Also, as a precaution, it is important to check the open ports on routers and public IPs. Attackers and cybercriminals often scan large IP addresses for open ports on which vulnerable services are attested.
You can think, first of all, resort to the famously free service from Steve Gibson Shields Up!
GRC Shields Up!
To use Shields Up! and check the open ports on the router and public IP, you can connect with this page and click on Proceed.
When the next page appears, click on All service ports. In this way, the service will sequentially check the first 1,056 ports by examining the public IP address you are presented with.
The “invisible” ( stealth ) doors are highlighted in green, in red those “open” (therefore reachable remotely), in blue those visible even if closed.
If server functions have been activated, it is good to check that only the ports associated with services you want to make accessible from the outside are open. In the case of a router used in a company or office, port 80 should be, for example, normally closed (indeed, indicated as “invisible”), unless port forwarding has been carried out to a server system, connected to the local network, to which one must be able to connect – after entering the access credentials – from the outside.
Shields Up! allows you to scan your IP only. In other words, it is not possible to examine remote IP addresses belonging to third parties.
Also, YouGetSignal allows, like Shields Up !, to control the open ports on the router or the public IP. By pointing the browser at this page, you can specify which port should be checked while clicking on the scan all common ports link; YouGetSignal will check the most commonly used ports.
The service makes no difference between closed doors and invisible doors: the doors are indicated either as open or simply as closed.
However, it is also possible to scan public IPs other than the one in use, even if YouGetSignal allows you to examine one port at a time.
The free tool for scanning open ports accessible from this page allows you to check the open ports on any IP address, not only the public IP you are presented with.
By default, the public IP address you are currently connected to the network appears in the Hostname or IPv4 address field.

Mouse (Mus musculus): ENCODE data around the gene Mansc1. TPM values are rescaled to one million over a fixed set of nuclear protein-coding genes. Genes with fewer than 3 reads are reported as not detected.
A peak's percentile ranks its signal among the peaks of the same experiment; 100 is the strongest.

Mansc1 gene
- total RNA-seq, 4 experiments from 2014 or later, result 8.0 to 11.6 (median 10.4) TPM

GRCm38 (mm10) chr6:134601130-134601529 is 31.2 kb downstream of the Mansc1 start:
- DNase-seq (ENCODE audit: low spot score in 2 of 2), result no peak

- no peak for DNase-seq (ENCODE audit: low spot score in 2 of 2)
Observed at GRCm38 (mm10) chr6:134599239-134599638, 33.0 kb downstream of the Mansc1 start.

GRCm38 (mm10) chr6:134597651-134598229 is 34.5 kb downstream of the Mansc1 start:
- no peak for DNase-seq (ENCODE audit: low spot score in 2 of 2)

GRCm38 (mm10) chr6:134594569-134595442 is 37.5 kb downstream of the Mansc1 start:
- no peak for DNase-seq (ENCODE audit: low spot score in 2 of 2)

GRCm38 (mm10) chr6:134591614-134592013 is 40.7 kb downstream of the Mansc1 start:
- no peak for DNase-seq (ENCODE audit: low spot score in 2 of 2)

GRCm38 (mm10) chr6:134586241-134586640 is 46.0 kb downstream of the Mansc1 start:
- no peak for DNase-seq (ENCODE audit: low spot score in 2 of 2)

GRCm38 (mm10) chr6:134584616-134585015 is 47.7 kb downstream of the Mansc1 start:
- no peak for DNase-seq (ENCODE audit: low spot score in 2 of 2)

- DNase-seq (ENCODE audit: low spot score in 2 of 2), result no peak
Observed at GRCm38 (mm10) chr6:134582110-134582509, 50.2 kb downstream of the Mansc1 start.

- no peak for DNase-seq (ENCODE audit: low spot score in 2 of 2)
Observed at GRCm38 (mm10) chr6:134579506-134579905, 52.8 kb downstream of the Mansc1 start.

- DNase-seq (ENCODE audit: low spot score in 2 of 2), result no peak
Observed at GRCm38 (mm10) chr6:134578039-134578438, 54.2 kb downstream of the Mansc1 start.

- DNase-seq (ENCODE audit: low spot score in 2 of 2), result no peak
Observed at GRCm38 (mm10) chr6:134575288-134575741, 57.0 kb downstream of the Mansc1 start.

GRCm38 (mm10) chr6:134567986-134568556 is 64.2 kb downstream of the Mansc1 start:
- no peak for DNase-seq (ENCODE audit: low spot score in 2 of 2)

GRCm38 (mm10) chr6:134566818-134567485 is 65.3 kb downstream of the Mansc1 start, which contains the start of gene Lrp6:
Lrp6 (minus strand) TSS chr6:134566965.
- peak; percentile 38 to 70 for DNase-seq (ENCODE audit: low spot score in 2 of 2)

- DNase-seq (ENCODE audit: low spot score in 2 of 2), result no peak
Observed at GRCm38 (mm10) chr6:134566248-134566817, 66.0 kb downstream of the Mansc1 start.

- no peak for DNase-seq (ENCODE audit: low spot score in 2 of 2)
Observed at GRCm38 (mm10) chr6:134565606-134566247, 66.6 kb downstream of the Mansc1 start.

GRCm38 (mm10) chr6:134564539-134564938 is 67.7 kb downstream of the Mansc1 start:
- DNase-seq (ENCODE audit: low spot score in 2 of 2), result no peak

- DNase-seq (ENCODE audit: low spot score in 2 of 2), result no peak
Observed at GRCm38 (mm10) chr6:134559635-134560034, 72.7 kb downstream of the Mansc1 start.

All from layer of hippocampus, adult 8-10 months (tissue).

It is, however, possible to change this address by specifying any other IP address to be examined.
By clicking on Check all and then on the Scan button, you can limit the scan to the 14 indicated ports.
Using the scan this list of ports numbers and Scan a range of ports boxes, you can request a scan of a set of specific ports instead.
The service will perform the scan in real-time, indicating gradually which ports are open, which are closed, and which do not provide any type of response (the request “falls on deaf ears”).
Another alternative service is MX Toolbox. By connecting with this page, you can access a variety of tools that not only allow you to check open ports on any public IP but also control the DNS server configuration, do a WHOIS (to determine who has headed a domain), PING and Traceroute, check host reputation and any blacklisting, check any SPF antispam records and much more.
To start a port scan, simply type scan: in the Look anything field, followed by the IP to be scanned. MX Toolbox, however, limits the scan to the most commonly used ports.
A tech-savvy writer with a knack for finding the latest technology in the market, this is what describes John Carter. With more than 8 years of experience as a journalist, John graduated as an engineer and ventured soon into the world of online journalism. His interest includes gadget reviews, decoding OS errors, hunting information on the latest technology, and so on.